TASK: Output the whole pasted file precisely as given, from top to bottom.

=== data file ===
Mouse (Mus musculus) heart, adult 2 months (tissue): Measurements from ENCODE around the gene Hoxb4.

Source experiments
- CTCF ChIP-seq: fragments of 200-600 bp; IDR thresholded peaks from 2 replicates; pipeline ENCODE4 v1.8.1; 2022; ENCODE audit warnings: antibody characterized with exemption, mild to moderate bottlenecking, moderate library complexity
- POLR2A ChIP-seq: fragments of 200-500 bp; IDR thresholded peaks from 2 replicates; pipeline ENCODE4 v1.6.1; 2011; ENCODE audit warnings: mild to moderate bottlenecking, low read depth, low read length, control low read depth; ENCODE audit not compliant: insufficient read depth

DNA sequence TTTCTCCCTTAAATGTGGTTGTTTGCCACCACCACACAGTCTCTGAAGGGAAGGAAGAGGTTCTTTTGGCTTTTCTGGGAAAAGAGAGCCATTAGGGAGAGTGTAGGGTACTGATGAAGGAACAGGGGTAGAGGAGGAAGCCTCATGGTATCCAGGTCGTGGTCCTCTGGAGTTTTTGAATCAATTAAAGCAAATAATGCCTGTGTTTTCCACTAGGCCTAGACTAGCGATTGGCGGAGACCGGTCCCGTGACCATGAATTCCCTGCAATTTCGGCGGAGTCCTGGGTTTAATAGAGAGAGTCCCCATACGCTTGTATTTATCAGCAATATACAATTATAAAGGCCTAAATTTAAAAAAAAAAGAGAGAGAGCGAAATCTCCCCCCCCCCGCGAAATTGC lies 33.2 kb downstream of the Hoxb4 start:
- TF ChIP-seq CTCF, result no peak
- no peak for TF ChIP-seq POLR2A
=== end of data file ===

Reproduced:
Mouse (Mus musculus) heart, adult 2 months (tissue): Measurements from ENCODE around the gene Hoxb4.

Source experiments
- CTCF ChIP-seq: fragments of 200-600 bp; IDR thresholded peaks from 2 replicates; pipeline ENCODE4 v1.8.1; 2022; ENCODE audit warnings: antibody characterized with exemption, mild to moderate bottlenecking, moderate library complexity
- POLR2A ChIP-seq: fragments of 200-500 bp; IDR thresholded peaks from 2 replicates; pipeline ENCODE4 v1.6.1; 2011; ENCODE audit warnings: mild to moderate bottlenecking, low read depth, low read length, control low read depth; ENCODE audit not compliant: insufficient read depth

DNA sequence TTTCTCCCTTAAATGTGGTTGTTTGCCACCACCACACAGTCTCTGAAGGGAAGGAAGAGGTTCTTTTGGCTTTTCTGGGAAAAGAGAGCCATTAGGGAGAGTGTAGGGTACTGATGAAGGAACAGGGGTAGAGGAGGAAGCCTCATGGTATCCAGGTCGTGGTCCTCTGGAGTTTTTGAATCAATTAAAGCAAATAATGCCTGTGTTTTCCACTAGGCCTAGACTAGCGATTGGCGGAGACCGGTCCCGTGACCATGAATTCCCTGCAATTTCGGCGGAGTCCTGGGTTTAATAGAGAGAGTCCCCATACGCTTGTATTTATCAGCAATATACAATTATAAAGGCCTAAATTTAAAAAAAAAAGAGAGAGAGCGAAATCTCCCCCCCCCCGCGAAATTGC lies 33.2 kb downstream of the Hoxb4 start:
- TF ChIP-seq CTCF, result no peak
- no peak for TF ChIP-seq POLR2A